Friday, October 10, 2014

Raising the floor: The political inevitability

The political inevitability

Raising the minimum wage to $10.10 per hour (or close to that amount) is inevitable. The question is just a matter of when.  In a poll released in March of 2014 by ABC News/Washington Post, 50% of Americans stated that they would be more likely to vote for a candidate who supported raising the minimum wage.  Nearly every poll conducted on the issue shows overwhelming support for raising the minimum wage.   Just a quick rundown on some nationwide polls: Bloomberg found that 69% of Americans favored raising the minimum wage to $10.10 over the next three years.   In June, CNN found that 71% of Americans favored an increase in the federal minimum wage and the New York Times found in September of 2014 that 70% of Americans supported raising the minimum wage to $10.10 per hour.

Support for raising the minimum wage hovers around 70%.  The only poll asking respondents what the minimum wage should be raised to, the CNN poll, found that 52% of Americans supported raising the minimum wage to $10.10 per hour or higher.  19% favored raising the minimum wage but to less than $10.10 per hour.

The polls also indicate what talking points will be used to lower this support.  The Bloomberg poll misrepresented the CBO report and stated that only 16.5 million Americans will see their incomes increase while 500,000 jobs would be eliminated.  Both of these are misrepresentations as we will discuss later.  57% of Americans found this tradeoff to be unacceptable.  This is not surprising since both of the statements are incorrect.   As long as you focus on the total number of jobs lost and lie about who will see their incomes increase, people will not support raising the minimum wage. 
We see that the vast majority of Americans support raising the minimum wage, who does not support raising the minimum wage?  To answer this question, I looked at cross-tabs for 10 statewide polls from Public Policy Polling (PPP).  The nine states that I looked at were Connecticut, Louisiana, Kansas, Florida, North Carolina, Michigan, Kentucky, Mississippi, and Minnesota.  PPP asked if voters would support or oppose a raise in the minimum wage to $10/hour.  I looked at the percentage that stated they opposed the minimum wage.  Then I looked at the percentage of each of the cross tabs that opposed the minimum wage hike.  I subtracted those in the cross tab from the overall percentage who opposed the minimum wage hike.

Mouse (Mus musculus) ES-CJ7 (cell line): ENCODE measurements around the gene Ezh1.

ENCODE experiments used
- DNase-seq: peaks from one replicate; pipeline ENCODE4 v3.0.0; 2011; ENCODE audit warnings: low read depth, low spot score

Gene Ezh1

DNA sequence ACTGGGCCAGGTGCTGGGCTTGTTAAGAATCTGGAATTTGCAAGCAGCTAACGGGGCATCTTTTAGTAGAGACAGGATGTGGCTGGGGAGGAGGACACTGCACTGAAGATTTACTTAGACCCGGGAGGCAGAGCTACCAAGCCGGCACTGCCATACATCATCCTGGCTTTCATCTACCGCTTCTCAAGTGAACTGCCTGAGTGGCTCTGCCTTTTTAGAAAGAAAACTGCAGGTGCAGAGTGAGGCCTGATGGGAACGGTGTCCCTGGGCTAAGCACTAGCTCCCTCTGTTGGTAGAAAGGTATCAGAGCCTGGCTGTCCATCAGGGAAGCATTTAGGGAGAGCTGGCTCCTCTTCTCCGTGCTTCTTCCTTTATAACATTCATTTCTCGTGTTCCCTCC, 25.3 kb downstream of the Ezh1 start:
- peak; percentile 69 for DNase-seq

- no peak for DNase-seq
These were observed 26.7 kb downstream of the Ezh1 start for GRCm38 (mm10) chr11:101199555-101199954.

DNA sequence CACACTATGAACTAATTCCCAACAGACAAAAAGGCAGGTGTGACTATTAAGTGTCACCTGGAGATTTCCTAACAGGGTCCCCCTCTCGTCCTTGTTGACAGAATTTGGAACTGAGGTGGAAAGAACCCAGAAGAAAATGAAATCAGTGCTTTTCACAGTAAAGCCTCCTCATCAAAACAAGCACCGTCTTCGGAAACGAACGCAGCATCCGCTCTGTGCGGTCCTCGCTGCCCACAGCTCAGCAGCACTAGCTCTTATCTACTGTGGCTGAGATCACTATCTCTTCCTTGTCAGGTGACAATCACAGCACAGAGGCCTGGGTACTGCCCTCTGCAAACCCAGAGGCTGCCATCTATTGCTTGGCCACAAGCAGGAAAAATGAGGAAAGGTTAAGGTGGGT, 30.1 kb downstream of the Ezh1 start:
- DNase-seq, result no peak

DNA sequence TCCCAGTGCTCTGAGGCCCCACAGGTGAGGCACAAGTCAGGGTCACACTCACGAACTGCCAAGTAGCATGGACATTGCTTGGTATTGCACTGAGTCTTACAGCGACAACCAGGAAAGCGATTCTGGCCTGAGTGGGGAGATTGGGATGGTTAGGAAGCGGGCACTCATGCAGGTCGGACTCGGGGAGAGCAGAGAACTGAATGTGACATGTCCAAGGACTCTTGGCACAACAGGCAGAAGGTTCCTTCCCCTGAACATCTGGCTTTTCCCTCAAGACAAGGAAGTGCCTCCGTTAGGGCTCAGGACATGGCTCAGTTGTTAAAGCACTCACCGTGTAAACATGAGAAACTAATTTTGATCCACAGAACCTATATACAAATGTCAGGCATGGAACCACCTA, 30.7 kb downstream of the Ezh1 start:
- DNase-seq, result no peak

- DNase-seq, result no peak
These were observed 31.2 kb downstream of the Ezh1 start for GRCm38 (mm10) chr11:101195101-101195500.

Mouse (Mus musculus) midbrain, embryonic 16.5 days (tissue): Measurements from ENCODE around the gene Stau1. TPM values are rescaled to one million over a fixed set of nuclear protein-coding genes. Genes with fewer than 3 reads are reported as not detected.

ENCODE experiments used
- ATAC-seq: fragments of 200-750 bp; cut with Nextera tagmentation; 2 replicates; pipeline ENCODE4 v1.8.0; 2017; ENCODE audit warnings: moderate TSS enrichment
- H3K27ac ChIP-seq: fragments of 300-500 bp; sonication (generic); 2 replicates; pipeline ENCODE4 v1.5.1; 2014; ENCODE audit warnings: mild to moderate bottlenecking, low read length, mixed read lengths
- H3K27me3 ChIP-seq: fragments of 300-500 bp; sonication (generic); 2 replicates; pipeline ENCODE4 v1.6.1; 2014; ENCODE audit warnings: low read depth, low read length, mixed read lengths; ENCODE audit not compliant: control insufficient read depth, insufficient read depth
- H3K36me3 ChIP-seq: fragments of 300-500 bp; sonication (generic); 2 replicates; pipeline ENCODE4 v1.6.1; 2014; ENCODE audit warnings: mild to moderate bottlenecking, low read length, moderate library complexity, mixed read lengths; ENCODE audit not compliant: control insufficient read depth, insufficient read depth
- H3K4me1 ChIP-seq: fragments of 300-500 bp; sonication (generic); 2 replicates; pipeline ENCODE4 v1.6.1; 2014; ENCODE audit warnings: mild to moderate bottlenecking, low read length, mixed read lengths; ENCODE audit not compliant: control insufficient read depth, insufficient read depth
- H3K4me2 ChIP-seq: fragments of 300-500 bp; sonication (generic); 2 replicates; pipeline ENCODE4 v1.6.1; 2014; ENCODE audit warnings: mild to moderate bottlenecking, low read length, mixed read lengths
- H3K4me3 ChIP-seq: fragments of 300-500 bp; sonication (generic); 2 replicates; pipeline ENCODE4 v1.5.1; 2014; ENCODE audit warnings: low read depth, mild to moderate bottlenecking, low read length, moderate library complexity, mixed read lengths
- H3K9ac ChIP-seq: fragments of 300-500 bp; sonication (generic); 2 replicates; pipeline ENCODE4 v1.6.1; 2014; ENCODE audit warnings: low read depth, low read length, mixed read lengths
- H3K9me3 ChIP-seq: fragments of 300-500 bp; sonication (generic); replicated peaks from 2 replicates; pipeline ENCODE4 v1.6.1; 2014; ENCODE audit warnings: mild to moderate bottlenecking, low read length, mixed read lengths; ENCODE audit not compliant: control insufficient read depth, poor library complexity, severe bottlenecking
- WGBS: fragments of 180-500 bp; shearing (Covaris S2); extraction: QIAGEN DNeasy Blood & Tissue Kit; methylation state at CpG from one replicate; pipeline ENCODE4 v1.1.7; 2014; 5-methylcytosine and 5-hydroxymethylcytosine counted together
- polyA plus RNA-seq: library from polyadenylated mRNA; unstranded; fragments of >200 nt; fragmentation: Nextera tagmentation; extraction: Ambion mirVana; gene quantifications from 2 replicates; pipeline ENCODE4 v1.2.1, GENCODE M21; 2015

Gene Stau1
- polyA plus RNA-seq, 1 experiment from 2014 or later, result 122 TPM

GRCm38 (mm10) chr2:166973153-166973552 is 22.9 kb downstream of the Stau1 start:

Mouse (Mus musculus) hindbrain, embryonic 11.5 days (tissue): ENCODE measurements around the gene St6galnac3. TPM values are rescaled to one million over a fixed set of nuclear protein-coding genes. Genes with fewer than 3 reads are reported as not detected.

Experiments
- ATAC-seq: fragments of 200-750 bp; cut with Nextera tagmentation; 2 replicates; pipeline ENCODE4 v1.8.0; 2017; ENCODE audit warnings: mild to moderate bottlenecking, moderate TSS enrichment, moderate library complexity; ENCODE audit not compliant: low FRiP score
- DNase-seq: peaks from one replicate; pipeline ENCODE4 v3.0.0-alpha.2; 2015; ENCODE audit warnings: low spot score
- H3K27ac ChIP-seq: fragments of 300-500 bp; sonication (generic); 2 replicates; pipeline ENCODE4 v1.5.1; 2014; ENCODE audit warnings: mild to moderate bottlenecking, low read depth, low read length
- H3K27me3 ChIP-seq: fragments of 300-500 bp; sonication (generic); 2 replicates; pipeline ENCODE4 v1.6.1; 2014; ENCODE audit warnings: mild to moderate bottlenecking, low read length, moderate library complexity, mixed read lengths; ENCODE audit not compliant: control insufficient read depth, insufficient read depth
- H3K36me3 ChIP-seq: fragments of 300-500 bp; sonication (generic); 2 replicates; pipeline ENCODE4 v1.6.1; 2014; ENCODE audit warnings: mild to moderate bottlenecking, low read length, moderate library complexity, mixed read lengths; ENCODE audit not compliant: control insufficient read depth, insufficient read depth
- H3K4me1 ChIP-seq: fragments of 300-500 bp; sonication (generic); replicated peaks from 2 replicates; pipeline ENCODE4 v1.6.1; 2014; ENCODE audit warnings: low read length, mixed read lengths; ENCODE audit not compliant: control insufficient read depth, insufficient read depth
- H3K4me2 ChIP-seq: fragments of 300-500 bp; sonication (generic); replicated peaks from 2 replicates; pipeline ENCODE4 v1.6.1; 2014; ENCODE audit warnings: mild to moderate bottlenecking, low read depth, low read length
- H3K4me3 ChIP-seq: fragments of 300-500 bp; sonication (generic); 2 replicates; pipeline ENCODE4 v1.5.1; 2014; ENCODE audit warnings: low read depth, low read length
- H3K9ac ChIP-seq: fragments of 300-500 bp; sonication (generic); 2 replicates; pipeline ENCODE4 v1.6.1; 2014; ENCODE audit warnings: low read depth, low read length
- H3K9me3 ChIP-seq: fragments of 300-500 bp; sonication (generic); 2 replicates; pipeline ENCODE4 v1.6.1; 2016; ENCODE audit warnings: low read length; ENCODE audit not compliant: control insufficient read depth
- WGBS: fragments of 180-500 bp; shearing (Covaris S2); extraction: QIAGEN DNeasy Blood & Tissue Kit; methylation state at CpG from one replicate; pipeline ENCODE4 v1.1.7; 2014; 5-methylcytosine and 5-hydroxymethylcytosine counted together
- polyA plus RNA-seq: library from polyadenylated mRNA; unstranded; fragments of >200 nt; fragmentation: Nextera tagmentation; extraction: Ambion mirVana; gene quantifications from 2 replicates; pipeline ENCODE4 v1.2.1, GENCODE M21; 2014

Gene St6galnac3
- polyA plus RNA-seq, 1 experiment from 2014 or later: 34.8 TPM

If there is a negative in the column it means that there are less people in that cross tab who oppose the minimum wage hike. 
State
Female
Male
Connecticut
-6
7
Louisiana
-8
9
Kansas
-9
10
Florida
-6
8
North Carolina
-7
8
Michigan
-5
6
Kentucky
-8
8
Mississippi
-8
11
Minnesota
-7
7
Average
-7.1
8.2

So on average, women were less likely to oppose a minimum wage hike and men were more likely to oppose the minimum wage hike.  Women are more likely to be making minimum wage (or close to minimum wage) than men.  Next table is by political party. 

Note: Independent also means other in this table
State
Democrat
Republican
Independent
Connecticut
-21
24
9
Louisiana
-23
25
2
Kansas
-22
15
-9
Florida
-14
18
-4
North Carolina
-19
23
3
Michigan
-24
24
6
Kentucky
-15
20
-2
Mississippi
-28
24
4
Minnesota
-26
29
4
Average
-21.3
22.4
1.4

Not even close to surprising is that Republicans are much more likely to oppose a minimum wage hike.  It also gives the appearance that the minimum wage hike is largely a partisan issue. 
The next table was going to be a table looking at racial demographics.  Unfortunately, due to choosing less racially diverse states such as Louisiana, Kansas, Mississippi, and Minnesota PPP lumped racial categories together into an “other” category which makes crossracial comparisons not as accurate.  Whites are more likely to oppose a minimum wage hike at 5.3, meaning that in the average state, whites opposed a minimum wage hike by 5 percentage points above how the state felt.  Blacks opposed the minimum wage hike at about the rate as Democrats (meaning almost none at all).

The last table is an age comparison:
State
18-29
30-45
46-65
65+
Connecticut
-14
4
-1
3
Louisiana
-10
2
0
2
Kansas
-12
5
1
-3
Florida
-15
-4
7
3
North Carolina
-5
-1
3
-2
Michigan
-4
4
1
-2
Kentucky
-3
2
1
-3
Mississippi
-14
-3
0
12
Minnesota
3
5
-2
-8
Average
-8.2
1.6
1.1
0.2

Younger voters are less likely to oppose a minimum wage hike.  This is not surprising but gives us another opportunity to show how millenials are changing politics.  If we take out the outlier in Mississippi, we see that senior citizens are less likely to oppose a minimum wage hike, as well, although it is only by 1.25 points.  Although if you take out Minnesota, as well, it is essentially zero for senior citizens


After looking at the data, those who oppose a minimum wage hike are primarily white, male, Republicans between the ages of 30-65.  The strongest correlation between opposing a minimum wage hike, though, is political party (it would then be followed by race), then gender, then age.   

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